Colorectal cancer is one of the most commonly diagnosed cancers in the United States with more than 140,000 cases diagnosed each year. It is also one of the most preventable cancers. Since March is Colorectal Cancer Awareness Month, now is the perfect time to schedule that colonoscopy you’ve been putting off. To help calm your fears, Dale Burleson, M.D., colorectal surgeon on the medical staff at Baylor Medical Center at Frisco, explains the details of the test -- it’s not as scary as some people think.
1. PreparationThe most difficult part of the colonoscopy may be the prep: Taking a laxative pill or drink to empty or “flush” the colon. “It’s not nearly as bad as it’s made out to be,” says Dr. Burleson. “It only takes a few hours. By the time you’re ready for bed, you’re all set.” Why is it necessary? The cleaner the colon, the better the view, and the less likely that something small might get missed.
2. ExamThe exam itself is probably the easiest part, says Dr. Burleson. “The patient is awake, but with sedation, there’s little or no discomfort. Many patients have told me it wasn’t nearly as scary as they expected.”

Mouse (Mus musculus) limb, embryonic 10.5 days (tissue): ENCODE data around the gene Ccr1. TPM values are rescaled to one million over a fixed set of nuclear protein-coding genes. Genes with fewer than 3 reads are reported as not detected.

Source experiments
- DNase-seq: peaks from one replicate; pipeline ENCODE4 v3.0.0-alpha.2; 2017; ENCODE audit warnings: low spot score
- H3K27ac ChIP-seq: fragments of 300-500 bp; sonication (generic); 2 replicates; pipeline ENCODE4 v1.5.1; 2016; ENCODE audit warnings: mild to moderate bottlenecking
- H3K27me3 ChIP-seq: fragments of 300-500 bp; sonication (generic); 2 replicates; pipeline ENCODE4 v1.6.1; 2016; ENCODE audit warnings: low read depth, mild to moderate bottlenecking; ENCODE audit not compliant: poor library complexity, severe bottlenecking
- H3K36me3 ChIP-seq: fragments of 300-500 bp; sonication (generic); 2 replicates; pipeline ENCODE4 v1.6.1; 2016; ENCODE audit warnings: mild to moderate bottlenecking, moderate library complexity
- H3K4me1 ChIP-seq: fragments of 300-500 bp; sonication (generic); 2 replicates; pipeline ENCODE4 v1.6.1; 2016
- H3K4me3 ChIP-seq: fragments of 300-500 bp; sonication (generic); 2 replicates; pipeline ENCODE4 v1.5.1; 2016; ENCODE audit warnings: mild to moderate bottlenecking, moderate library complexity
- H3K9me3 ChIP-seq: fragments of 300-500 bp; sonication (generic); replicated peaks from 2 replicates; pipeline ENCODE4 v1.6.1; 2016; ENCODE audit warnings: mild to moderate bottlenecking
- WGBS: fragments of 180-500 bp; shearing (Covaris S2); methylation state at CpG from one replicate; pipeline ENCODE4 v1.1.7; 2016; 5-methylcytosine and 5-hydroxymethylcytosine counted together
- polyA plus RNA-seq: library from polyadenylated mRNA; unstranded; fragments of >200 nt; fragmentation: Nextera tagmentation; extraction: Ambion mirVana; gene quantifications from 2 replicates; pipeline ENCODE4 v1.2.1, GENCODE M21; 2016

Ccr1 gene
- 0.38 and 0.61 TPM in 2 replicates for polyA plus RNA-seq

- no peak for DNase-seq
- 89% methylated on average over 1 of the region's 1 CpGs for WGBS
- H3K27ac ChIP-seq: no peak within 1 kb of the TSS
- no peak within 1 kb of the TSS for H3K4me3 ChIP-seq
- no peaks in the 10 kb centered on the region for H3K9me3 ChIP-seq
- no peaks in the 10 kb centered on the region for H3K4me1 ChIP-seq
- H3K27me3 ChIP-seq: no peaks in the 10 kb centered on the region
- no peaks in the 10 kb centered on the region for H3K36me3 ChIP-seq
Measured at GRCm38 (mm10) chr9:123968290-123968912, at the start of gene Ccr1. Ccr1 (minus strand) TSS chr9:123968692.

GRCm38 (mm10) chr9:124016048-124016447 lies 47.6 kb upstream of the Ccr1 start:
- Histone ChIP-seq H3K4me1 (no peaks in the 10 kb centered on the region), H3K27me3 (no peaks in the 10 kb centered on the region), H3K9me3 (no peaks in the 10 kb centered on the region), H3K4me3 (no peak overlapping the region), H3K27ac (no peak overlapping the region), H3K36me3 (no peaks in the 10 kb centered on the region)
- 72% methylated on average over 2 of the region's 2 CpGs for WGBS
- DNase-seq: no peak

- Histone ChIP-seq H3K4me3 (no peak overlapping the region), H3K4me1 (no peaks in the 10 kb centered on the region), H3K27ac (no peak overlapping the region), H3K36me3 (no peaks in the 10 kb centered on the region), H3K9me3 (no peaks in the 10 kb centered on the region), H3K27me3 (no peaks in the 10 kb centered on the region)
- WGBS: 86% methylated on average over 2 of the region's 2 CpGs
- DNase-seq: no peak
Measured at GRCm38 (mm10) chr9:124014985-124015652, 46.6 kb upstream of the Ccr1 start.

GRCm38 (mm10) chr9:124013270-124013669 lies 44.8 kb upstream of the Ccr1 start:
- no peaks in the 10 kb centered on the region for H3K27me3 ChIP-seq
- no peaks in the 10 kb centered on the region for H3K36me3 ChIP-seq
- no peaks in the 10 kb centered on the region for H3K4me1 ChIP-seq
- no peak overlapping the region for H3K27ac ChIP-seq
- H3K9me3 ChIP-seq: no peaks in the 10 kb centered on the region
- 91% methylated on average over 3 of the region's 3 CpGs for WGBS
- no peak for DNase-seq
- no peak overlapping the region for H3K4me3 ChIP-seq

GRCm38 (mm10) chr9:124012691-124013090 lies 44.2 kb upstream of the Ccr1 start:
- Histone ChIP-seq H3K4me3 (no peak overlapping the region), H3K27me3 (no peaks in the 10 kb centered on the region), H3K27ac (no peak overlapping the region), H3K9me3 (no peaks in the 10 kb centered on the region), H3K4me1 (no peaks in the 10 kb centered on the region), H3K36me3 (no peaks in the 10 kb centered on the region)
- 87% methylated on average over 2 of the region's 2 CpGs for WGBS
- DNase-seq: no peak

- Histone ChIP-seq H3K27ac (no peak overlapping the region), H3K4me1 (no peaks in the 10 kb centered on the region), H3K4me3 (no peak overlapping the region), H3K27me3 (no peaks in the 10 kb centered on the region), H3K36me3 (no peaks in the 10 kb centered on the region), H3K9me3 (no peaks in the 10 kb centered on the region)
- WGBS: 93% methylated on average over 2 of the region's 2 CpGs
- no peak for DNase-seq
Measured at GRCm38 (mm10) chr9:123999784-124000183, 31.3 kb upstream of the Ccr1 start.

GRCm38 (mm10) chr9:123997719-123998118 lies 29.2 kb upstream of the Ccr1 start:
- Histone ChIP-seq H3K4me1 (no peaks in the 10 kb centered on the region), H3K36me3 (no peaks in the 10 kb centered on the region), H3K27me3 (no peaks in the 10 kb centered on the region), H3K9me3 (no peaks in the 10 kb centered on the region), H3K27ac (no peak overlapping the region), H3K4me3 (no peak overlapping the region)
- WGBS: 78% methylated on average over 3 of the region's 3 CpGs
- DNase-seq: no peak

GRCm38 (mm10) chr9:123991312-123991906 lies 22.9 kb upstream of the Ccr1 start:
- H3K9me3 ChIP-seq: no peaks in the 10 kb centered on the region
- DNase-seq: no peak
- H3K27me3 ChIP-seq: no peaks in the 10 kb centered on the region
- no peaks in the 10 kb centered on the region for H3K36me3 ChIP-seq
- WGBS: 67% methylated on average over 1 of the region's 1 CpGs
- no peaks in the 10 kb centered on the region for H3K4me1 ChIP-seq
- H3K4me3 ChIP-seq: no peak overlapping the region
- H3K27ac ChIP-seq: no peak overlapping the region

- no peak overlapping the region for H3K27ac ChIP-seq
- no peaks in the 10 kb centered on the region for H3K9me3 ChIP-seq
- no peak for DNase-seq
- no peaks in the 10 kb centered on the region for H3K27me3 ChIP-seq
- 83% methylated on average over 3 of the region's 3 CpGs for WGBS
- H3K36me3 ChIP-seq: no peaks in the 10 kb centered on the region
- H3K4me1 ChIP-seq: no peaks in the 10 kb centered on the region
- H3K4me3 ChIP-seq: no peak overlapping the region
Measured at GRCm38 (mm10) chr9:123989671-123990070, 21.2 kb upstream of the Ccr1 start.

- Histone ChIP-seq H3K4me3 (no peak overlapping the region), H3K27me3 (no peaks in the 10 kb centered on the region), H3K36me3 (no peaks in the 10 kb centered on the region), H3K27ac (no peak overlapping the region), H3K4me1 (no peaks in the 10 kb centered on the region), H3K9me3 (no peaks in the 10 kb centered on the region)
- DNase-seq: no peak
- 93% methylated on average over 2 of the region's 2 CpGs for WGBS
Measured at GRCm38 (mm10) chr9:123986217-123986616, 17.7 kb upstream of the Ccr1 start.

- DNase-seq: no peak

During the procedure, the physician inserts a long, flexible tube with a tiny video camera into the body. The camera sends images to a monitor, allowing the physician to get a good look around. The resulting images can be printed and stored in the computer.
3. EvaluationWhat are doctors looking for? Inflammation, bleeding, ulcers, changes in color and polyps, which are small growths of tissue. Although most polyps are non-cancerous, they are generally surgically removed and a biopsy is taken—just to be sure. “The normal lining of the colon should look like the inside of a cheek; completely smooth,” adds Dr. Burleson. “We’re looking for anything that might signal a digestive condition or early signs of cancer.”
If you’re age 50 or older or if you have a family history of colorectal cancer, it may be time for you to schedule a colonoscopy.
Provided by Baylor Health Care System
Explore further: Colon cancer rates rising among Americans under 50